If you believe it is tough, it will be tough. Napoleon Hill said, “That which your mind can believe, it can achieve.”

    If what you believe is negative, what do you achieve? Right! The negative!

    I suggest that we look at our paradigms. A paradigm is an accepted model of the way things are, or a belief, or a perception about something. Change your paradigm. Change the way you think about it.  When you change the way you think about something, you change your behavior and, in turn, change the result or outcome.

    Let’s look at some past paradigms that have changed. Many of us, when we were kids, would hear: “We can no more do that than fly to the moon!” We’ve changed that! Some of us are still waiting for something wonderful to happen to us. Some people don’t realize that it is up to them to make things happen.

    So let’s revisit the “Tough Times” paradigm and change it. If it is “tough” out there, that could be positive. That means your competitors are faced with the same potential obstacles you may be facing.

    What does that mean? All that means is that you need an “edge.” You just need to be a little bit better.

    We don’t get better by:

    • Complaining about it;
    • Feeling sorry for ourselves; or
    • Sitting down after a tough day and watching TV and having a few drinks

    We get our “edge” by:

    • honing our skills;
    • learning from every situation we are in by debriefing ourselves;
    • practicing;
    • thinking;
    • dreaming;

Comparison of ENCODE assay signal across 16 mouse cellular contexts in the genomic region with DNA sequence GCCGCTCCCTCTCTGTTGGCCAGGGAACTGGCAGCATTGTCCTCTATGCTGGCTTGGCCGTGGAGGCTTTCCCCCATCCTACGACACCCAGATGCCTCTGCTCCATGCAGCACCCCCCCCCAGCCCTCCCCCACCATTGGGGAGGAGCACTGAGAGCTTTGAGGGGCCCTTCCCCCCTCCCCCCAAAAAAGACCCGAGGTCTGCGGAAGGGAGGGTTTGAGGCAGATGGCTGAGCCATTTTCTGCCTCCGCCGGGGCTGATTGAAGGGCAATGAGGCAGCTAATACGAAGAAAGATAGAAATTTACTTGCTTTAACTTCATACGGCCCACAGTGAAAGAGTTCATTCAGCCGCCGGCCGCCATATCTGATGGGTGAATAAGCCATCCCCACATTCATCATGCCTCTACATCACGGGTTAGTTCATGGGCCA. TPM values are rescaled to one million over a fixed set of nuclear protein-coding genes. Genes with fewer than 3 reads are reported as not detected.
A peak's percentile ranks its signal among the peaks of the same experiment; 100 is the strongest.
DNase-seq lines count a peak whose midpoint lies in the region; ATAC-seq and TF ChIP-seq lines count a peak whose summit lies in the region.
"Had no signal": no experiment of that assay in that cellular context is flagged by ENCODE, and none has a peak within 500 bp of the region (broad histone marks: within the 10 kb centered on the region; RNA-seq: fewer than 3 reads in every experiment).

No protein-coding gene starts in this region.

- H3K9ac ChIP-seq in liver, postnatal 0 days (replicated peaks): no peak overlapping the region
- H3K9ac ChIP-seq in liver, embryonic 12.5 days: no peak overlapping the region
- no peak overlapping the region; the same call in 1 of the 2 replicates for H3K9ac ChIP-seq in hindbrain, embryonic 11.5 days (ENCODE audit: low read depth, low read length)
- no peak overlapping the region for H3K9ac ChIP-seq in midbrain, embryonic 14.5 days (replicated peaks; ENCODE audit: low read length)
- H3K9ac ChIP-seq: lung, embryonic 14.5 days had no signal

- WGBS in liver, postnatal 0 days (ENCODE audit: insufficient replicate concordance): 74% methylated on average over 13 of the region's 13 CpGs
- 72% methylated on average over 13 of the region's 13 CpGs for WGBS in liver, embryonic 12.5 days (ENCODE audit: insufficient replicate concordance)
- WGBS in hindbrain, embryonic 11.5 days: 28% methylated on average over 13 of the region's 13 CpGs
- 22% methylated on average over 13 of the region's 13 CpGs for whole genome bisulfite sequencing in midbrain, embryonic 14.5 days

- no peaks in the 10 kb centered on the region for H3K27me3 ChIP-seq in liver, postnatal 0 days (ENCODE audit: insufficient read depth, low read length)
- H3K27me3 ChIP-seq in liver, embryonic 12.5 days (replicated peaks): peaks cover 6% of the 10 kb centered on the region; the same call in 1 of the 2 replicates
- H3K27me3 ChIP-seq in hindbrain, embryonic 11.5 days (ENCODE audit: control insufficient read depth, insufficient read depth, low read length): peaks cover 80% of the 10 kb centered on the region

• visualization;
    • goal setting;
    • planning;
    • developing new tools;
    • learning;
    • implementing;
    • challenging ourselves;
    • going beyond the norm;
    • risking;
    • education; and
    • asking ourselves: Where can I be better and how do I get better?

    Sure, it is hard work, but the reward! Ah, the reward!

    You all know successful people and you may be one of them. They didn’t get where they are by accident.  They got there by working at it one step at a time and continue to do so.

    That starts with understanding yourself.

    Tom Scully is sales consultant and owner of a Sandler Training franchise in Chagrin Falls, Ohio.

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  • Next up: Selling Tech in a Volatile Economy

    Selling Tech in a Volatile Economy

    Signs are appearing that the economy is improving, but it remains on shaky ground.  Our panelists, from Warwick Communications and Hileman Enterprises, both veterans of multiple business cycles, share their take on selling tech in the current economy.

    Signs are appearing that the economy is improving, but it remains on shaky ground.  Our panelists, from Warwick Communications and Hileman Enterprises, both veterans of multiple business cycles, share their take on selling tech in the current economy.

    Listen here.

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  • Next up: Selling to Fortune 500s featuring Vertex Computer Systems

    Selling to Fortune 500s featuring Vertex Computer Systems

    NEOSA recently spent time with Ganesh Iyer, President of Vertex Computer Systems, to discuss the company's successful apporaches to landing large clients and keeping them as customers. Vertex provides a variety of IT services, predominately in the custom development space; prominent clients include P&G, Sherwin-Williams and others.

    NEOSA recently spent time with Ganesh Iyer, President of Vertex Computer Systems, to discuss the company's successful apporaches to landing large clients and keeping them as customers. Vertex provides a variety of IT services, predominately in the custom development space; prominent clients include P&G, Sherwin-Williams and others.

    Listen here.


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  • Next up: Senate Bill 220 Data Protection Act Written Testimony

    Senate Bill 220 Data Protection Act Written Testimony

    Senate Bill 220:  Data Protection Act Written Testimony by Timothy M. Opsitnick

    Technology Concepts & Design, Inc. (TCDI) June 27, 2018